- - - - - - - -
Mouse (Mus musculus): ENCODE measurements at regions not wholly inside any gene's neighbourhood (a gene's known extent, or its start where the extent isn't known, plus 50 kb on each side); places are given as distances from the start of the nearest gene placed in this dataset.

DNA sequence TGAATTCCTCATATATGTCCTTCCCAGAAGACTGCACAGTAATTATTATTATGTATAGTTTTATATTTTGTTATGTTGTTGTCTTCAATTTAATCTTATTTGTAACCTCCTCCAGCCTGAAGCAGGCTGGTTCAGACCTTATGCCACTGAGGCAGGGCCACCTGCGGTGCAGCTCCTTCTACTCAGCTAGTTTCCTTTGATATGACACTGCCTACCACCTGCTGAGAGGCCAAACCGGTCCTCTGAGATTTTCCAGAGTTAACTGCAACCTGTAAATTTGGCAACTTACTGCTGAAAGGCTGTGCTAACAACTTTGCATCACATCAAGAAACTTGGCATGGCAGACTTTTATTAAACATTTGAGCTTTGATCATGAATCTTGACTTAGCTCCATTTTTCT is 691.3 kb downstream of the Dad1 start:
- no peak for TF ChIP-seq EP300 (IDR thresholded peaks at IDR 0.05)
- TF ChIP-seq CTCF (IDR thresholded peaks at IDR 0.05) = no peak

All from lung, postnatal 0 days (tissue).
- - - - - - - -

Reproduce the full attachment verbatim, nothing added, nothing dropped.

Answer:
Mouse (Mus musculus): ENCODE measurements at regions not wholly inside any gene's neighbourhood (a gene's known extent, or its start where the extent isn't known, plus 50 kb on each side); places are given as distances from the start of the nearest gene placed in this dataset.

DNA sequence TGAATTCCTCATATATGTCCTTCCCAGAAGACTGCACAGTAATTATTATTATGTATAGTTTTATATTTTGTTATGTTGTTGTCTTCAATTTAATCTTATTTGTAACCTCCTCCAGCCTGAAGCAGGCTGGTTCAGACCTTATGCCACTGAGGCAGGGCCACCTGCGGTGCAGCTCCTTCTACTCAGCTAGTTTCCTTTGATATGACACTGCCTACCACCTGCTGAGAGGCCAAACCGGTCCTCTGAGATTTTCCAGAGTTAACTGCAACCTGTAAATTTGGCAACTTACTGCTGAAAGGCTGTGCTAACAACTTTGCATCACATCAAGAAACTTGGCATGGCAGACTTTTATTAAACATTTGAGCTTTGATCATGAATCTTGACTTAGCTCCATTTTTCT is 691.3 kb downstream of the Dad1 start:
- no peak for TF ChIP-seq EP300 (IDR thresholded peaks at IDR 0.05)
- TF ChIP-seq CTCF (IDR thresholded peaks at IDR 0.05) = no peak

All from lung, postnatal 0 days (tissue).